The lender will require payment when the homeowners move, or when all homeowners have passed away. The equity in the home will belong to the bank. Once the lender is paid, all remaining money will be paid to the proper borrower’s estate. Reverse mortgages are a way to tap in a homeowner’s equity to make retirement easier or more enjoyable. Homeowners will still be required to pay their property taxes and any insurance payments that are due as well. Homeowners who are considering on a reverse mortgage should be aware of the high closing costs that are associated with this type of mortgage.
Reverse Mortgage Alternatives
As stated previously, a reverse mortgage should be a “last ditch” effort to save a retirement plan. It should not be a part of any plan, and those who have several years until retirement should not plan for retirement on the basis of borrowing from their home.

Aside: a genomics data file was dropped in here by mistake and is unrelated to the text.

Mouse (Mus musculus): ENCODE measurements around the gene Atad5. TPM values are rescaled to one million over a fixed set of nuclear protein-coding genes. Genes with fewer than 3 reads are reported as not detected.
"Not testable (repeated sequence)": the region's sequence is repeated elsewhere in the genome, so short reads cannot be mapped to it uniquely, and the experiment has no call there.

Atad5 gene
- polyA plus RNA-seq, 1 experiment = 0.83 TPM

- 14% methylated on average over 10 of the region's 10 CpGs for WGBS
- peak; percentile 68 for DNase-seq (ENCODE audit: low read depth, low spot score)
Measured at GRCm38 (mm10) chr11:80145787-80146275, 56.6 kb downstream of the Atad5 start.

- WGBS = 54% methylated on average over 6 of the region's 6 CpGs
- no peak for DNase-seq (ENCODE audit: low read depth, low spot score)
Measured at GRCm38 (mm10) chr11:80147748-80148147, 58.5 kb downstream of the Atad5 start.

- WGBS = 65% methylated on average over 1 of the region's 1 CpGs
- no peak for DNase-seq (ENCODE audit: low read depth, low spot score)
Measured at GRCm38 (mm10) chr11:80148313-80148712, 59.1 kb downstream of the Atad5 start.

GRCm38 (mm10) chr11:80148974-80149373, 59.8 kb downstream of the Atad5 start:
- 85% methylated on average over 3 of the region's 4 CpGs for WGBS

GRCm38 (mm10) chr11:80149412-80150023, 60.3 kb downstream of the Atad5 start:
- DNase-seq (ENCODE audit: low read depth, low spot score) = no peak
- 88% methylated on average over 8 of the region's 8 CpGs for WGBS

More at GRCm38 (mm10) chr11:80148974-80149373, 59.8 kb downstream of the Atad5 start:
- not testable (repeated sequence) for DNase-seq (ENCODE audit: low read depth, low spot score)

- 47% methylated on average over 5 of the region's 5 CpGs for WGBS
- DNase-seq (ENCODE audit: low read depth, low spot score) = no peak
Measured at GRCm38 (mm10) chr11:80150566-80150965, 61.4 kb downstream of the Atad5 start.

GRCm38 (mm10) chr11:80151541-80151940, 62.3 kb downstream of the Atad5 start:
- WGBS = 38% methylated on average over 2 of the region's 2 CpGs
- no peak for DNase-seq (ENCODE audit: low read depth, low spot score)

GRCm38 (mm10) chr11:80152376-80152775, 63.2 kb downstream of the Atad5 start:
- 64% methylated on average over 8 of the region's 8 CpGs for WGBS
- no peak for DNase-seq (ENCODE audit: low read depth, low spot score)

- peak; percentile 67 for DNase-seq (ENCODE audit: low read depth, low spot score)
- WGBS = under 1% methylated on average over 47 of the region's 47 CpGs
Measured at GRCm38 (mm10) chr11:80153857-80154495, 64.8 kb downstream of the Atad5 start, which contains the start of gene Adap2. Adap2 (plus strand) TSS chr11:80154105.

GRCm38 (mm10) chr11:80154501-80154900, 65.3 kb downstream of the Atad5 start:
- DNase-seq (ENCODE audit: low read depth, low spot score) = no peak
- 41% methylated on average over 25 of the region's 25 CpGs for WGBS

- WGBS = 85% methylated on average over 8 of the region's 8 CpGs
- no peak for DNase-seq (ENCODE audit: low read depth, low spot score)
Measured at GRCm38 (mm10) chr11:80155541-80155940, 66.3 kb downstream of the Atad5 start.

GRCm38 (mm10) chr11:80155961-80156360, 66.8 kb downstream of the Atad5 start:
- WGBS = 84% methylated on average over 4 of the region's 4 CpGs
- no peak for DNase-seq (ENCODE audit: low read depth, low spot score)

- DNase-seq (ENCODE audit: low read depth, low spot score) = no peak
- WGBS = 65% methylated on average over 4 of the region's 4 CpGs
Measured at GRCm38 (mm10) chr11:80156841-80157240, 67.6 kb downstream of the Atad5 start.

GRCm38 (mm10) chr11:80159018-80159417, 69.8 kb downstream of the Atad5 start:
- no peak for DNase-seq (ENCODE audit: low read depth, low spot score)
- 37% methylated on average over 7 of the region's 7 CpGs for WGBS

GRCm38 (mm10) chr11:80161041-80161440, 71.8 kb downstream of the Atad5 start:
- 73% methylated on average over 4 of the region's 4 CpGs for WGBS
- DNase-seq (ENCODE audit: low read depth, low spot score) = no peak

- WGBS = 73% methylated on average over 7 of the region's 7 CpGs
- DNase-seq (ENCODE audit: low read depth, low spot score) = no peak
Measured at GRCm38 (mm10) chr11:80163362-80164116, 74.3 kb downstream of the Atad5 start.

Before evaluating the prospects of a reverse mortgage, it would be wise to consider other investment vehicles. An immediate fixed annuity, for example, is a great way to buffer returns on current cash stockpiles so as to avoid or delay the necessity of a reverse mortgage. Retirees in their 70s and 80s can generate annual cash flows of 10-15% on a fixed immediate annuity, far more than CD rates. Keep in mind that unless written into the contract a fixed immediate annuity will not provide for the ability to pass on the amount of the annuity to beneficiaries. However, it will provide for the opportunity to receive large monthly payments, of which a portion is considered a return of principal.
In this way, a fixed immediate annuity has many of the tax advantages of a reverse mortgage. The fixed immediate annuity provides income, and only a portion of it is taxable. Much of the money coming back to the investor is principal, which is not taxed. However, there is one major benefit in that the annuity pays until the investor dies. Meaning that at no point can the investor outlive a stream of income. Of course, this requires pre-planning, and most people who fall into reverse mortgages fail to preplan, and thus have to borrow from their home equity to pay the bills.